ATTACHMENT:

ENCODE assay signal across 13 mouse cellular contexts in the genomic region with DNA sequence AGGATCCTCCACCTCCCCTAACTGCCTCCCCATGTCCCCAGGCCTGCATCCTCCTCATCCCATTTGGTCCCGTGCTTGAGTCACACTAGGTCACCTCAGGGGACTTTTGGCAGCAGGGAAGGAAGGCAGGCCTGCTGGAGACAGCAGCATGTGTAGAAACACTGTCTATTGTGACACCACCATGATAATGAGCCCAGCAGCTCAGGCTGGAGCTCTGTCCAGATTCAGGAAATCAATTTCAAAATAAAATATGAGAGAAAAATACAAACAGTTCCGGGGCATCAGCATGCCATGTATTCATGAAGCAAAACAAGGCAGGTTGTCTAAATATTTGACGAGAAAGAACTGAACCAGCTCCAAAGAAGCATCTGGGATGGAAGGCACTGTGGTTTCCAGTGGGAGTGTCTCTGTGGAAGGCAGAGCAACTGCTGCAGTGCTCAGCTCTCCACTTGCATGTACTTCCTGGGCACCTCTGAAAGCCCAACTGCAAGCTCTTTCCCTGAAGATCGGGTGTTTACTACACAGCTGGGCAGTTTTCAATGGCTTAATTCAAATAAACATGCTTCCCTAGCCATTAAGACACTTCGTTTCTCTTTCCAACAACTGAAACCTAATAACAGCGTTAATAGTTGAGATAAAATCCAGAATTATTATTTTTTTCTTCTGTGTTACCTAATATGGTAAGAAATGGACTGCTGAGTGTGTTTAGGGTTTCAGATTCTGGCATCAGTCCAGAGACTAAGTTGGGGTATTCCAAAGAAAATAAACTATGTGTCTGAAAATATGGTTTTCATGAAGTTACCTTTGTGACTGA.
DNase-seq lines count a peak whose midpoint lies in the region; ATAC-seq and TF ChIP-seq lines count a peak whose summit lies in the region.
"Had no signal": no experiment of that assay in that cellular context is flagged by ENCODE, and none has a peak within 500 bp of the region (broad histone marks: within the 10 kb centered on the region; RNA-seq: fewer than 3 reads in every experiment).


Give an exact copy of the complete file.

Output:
ENCODE assay signal across 13 mouse cellular contexts in the genomic region with DNA sequence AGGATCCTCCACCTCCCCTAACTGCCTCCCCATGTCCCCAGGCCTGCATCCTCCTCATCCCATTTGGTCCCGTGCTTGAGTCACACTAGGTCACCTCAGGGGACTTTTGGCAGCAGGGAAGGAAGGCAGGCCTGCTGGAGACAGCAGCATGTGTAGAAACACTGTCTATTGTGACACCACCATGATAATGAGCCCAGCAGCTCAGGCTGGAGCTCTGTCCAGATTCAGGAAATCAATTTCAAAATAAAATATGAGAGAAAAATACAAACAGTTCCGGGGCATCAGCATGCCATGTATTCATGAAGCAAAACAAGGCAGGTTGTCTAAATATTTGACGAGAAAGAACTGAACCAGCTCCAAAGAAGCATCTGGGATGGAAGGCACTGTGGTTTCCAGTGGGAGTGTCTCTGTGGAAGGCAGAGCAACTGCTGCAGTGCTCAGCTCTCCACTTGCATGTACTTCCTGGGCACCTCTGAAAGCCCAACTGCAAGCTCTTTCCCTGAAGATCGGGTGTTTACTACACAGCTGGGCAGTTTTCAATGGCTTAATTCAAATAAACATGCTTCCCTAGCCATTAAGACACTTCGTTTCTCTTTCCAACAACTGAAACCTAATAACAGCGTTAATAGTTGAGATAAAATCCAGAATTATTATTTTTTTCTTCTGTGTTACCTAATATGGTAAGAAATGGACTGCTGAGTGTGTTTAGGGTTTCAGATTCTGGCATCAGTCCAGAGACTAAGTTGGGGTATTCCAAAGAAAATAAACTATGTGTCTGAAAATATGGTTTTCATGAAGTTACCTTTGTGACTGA.
DNase-seq lines count a peak whose midpoint lies in the region; ATAC-seq and TF ChIP-seq lines count a peak whose summit lies in the region.
"Had no signal": no experiment of that assay in that cellular context is flagged by ENCODE, and none has a peak within 500 bp of the region (broad histone marks: within the 10 kb centered on the region; RNA-seq: fewer than 3 reads in every experiment).